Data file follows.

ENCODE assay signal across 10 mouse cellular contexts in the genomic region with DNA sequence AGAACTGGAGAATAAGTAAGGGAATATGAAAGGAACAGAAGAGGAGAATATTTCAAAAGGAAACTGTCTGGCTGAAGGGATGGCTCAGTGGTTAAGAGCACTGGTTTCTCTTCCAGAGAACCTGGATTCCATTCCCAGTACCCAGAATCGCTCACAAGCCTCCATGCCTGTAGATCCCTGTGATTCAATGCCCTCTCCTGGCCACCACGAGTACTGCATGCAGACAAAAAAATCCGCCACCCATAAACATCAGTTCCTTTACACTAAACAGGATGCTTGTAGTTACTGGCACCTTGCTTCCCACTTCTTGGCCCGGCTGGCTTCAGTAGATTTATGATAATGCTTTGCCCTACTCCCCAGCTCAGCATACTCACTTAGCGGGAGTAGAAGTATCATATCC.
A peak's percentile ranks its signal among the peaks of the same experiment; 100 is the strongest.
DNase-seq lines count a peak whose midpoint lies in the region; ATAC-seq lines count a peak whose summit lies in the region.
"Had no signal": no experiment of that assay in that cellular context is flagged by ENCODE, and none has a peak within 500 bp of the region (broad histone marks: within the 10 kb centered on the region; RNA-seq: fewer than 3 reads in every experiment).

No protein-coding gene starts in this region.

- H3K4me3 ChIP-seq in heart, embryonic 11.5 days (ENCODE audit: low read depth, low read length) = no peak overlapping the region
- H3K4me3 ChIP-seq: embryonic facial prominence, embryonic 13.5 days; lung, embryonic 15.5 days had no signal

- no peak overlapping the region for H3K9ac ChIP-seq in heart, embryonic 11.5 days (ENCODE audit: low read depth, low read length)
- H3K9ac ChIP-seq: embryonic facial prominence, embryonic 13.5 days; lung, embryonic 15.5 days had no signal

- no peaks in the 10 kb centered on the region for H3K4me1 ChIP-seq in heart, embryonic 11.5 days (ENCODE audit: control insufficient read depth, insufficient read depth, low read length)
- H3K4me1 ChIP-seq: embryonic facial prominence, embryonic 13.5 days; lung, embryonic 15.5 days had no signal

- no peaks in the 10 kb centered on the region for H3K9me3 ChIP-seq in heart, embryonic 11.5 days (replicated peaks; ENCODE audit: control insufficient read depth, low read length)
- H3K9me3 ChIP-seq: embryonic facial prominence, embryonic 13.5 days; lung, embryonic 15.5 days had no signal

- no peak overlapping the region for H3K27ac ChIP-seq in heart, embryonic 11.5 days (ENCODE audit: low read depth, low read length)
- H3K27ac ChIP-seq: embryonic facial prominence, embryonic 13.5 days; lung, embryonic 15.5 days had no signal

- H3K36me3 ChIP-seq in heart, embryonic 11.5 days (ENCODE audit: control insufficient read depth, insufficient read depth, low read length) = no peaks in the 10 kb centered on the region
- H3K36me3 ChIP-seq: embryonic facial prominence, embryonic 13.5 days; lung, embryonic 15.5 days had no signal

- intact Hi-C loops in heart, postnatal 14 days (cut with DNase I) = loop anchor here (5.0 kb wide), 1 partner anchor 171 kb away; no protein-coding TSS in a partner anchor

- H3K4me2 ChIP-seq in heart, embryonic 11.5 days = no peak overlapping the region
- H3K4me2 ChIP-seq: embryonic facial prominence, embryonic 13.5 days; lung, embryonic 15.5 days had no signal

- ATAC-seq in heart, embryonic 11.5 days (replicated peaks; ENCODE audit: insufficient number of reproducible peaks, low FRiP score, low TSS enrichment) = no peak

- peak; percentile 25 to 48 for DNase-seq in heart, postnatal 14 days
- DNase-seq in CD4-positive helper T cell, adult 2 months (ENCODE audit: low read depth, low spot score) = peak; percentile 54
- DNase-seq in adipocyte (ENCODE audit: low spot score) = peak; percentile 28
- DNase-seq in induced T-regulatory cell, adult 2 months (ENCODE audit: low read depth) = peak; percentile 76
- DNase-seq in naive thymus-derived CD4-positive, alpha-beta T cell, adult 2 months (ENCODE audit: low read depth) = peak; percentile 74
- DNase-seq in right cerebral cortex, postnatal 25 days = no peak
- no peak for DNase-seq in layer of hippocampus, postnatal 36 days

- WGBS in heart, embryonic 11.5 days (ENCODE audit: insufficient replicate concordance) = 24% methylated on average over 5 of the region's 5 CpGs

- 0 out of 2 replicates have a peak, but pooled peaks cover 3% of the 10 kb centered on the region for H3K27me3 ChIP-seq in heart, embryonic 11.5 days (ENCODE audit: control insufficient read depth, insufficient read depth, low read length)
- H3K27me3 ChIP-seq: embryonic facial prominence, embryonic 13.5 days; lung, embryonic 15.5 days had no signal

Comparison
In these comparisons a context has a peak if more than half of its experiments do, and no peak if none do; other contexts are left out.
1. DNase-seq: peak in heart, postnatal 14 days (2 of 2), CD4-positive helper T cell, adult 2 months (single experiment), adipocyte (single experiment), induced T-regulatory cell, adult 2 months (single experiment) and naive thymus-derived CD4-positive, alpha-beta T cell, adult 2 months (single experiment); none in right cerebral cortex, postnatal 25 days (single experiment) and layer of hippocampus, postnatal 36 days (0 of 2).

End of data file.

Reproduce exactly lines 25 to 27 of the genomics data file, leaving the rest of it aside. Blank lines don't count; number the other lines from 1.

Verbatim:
- DNase-seq in induced T-regulatory cell, adult 2 months (ENCODE audit: low read depth) = peak; percentile 76
- DNase-seq in naive thymus-derived CD4-positive, alpha-beta T cell, adult 2 months (ENCODE audit: low read depth) = peak; percentile 74
- DNase-seq in right cerebral cortex, postnatal 25 days = no peak